Why some US sales agents are getting into direct distribution

June 19, 2024

Faced with collapsing windows and an expanding array of digital releasing options, sales agents are moving into US distribution to better serve their filmmaker partners.

Unlike mini-majors Lionsgate, Miramax and STX, whose distribution and sales arms have co-existed for years, companies such as XYZ Films and Highland Film Group developed their sales, production and finance operations first. They see US distribution as complementary and a way to offer a full suite of services.

In June, XYZ Films announced it had hired former Drafthouse Films and Neon COO James Shapiro to head its new US distribution division. The company run by Nate Bolotin, Nick Spicer and Aram Tertzakian launched 13 years ago as a production entity and built a reputation for championing elevated international genre fare like Gareth Evans’ The Raid, Karyn Kusama’s The Invitation, and Panos Cosmatos’ Mandy. The trio grew their sales business and recently moved into financing through a $100m production fund established with Finland’s IPR.VC. US distribution was the logical next step.

“As we’ve evolved with the needs of our filmmakers, distribution has always been on the roadmap,” says Bolotin. “We wanted a closer relationship with our filmmakers in a way that would allow us to deliver their movies to the consumer in the most efficient way possible. To be there from development through to distribution was always the goal.”

The expansion comes as the pandemic and the rise of streamers have accelerated the collapse of theatrical windows in the US to the point where the exclusive runway has been cut by almost 50% in the past 18 months, from 75 days to 45. Being able to move fast on a US release has become more important than ever. As XYZ Films’ president of international sales and distribution Tatyana Joffe says: “Having control of the windowing, and working collectively with our key international partners to create marketing campaigns, will greatly contribute to our global release strategy in capturing broader audiences, which will ultimately ensure better performance worldwide.”

With the two divisions working hand-in-glove, Bolotin says the company will be able to weigh up the benefits of multi-territory acquisitions and global acquisitions more efficiently, and craft exclusive theatrical, day-and-date and straight-to-digital releases on in-house and third-party titles. The first film to go will be Something In The Dirt, which is in post and expected to debut in 2022.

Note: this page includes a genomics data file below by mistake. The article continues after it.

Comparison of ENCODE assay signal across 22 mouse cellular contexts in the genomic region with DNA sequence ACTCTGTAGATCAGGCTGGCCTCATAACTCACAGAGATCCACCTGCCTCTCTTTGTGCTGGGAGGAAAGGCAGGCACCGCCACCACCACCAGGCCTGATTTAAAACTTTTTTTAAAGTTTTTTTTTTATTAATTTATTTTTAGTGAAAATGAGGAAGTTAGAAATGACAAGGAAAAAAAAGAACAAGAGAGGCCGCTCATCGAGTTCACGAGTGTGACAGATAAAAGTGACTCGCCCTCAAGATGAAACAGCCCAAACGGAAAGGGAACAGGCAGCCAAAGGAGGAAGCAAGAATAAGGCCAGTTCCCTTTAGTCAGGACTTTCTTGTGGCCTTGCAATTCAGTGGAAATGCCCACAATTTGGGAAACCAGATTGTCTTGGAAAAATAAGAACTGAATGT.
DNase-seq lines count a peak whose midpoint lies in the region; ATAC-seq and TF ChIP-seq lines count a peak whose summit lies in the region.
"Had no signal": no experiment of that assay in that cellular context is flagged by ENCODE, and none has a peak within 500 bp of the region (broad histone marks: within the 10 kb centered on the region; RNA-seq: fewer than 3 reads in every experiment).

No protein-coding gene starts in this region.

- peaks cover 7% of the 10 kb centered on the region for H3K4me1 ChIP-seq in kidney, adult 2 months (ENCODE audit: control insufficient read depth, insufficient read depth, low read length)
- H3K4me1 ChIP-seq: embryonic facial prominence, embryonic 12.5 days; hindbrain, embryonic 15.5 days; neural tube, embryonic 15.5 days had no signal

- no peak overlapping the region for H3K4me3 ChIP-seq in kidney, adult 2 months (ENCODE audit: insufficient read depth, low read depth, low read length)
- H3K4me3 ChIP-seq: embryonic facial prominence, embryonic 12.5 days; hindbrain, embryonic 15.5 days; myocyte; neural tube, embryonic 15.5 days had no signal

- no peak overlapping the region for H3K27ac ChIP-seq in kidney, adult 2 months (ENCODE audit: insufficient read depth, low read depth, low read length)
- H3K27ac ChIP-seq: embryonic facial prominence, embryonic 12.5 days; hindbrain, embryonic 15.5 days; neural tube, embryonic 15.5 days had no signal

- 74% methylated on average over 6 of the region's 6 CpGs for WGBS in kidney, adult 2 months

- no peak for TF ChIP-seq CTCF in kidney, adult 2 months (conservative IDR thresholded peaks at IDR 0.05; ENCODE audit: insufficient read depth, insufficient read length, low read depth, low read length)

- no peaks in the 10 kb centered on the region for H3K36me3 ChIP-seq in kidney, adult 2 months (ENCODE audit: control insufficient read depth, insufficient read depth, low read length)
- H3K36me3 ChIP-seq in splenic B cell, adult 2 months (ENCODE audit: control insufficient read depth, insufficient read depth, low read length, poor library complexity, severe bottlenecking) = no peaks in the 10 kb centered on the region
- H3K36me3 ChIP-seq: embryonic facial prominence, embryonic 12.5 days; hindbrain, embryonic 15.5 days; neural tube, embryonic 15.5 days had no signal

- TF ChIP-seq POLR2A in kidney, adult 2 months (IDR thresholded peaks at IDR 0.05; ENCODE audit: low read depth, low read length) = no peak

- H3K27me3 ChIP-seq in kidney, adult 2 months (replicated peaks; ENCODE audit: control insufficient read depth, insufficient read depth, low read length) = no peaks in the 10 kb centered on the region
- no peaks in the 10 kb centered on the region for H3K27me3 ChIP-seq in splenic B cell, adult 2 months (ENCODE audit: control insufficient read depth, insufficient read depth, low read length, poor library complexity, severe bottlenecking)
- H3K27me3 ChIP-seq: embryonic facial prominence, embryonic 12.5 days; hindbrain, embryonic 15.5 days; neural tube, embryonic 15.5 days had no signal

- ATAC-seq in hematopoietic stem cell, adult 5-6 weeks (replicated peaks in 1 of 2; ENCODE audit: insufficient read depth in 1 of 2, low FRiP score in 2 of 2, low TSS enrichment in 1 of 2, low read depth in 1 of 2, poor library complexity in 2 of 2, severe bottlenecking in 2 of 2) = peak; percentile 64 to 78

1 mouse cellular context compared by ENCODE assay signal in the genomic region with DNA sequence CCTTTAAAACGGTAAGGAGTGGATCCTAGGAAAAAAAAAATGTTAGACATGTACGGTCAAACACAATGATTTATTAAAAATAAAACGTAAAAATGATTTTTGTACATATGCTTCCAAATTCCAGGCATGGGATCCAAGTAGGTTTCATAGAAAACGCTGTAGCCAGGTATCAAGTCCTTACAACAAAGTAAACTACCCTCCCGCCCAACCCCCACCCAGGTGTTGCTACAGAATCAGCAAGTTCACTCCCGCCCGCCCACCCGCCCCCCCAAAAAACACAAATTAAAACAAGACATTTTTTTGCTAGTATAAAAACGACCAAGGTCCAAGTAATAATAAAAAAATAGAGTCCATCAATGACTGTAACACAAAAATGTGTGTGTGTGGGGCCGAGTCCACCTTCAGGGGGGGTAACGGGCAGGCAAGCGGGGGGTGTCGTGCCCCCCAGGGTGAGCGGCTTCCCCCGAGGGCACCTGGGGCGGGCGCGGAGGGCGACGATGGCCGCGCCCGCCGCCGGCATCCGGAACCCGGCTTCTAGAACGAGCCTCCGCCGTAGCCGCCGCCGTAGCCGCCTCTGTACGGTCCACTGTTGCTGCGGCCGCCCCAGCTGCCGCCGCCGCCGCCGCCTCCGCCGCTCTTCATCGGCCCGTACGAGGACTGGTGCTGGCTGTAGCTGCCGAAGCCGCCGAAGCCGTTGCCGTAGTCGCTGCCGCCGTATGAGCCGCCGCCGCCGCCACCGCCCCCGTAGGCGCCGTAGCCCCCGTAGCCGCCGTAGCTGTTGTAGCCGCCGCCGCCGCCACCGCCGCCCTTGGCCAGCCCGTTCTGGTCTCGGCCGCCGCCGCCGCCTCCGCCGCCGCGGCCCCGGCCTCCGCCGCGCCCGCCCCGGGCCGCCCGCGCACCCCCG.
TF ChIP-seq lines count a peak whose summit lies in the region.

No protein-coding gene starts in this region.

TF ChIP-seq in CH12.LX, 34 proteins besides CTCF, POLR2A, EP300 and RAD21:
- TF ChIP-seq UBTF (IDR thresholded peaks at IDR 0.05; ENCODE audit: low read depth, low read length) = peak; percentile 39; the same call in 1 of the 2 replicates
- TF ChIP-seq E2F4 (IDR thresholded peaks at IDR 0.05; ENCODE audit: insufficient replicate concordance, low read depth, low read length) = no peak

Arthouse genre sales agent Yellow Veil Pictures has also opened a US distribution shop and will kick off with the release of Frida Kempff’s Swedish genre title Knocking, followed by Mattie Do’s Laotian title The Long Walk. Co-founder Joe Yanick says the expansion is a natural progression for the bicoastal company, which launched in 2018. Releases will be handled on a case-by-case basis. “We can set all dating to be the most optimal for worldwide partners,” he says. “It gives us immediate insight into where things need to go, how fast things need to move.”

Highland Film Group launched The Avenue, headed by JJ Caruth, in September 2020 and recently opened Pierce Brosnan heist thriller Misfits in US cinemas, followed by TVoD rollout several days later. Highland’s international partners are releasing the film around the same time. “We saw that shift in consumer behaviour [with] people looking for content at home,” says Caruth. “The value of Highland having a domestic distributor for our international partners is that I can provide them with a full suite of marketing assets. We can really be a full-service partner.”

Patrick Ewald, CEO of Epic Pictures, expanded from sales, production and financing into US distribution in 2013 and has released films such as The Wave. Ewald says a day-and-date release with the US works well in English-speaking territories and notes being able to co-ordinate territory releases can mitigate piracy in regions such as Latin America.

“For films we produce, if it makes sense for us to do a deal with a US or a multi-territory distributor, we will sell it,” notes Ewald. “If not, then we know we can distribute ourselves. There’s a benefit to that — as we’re investing in more content, it’s an insurance policy to know that if we don’t get the number we need, we can still release it ourselves and recover some of that investment.”

Jeremy Kay: ScreenDaily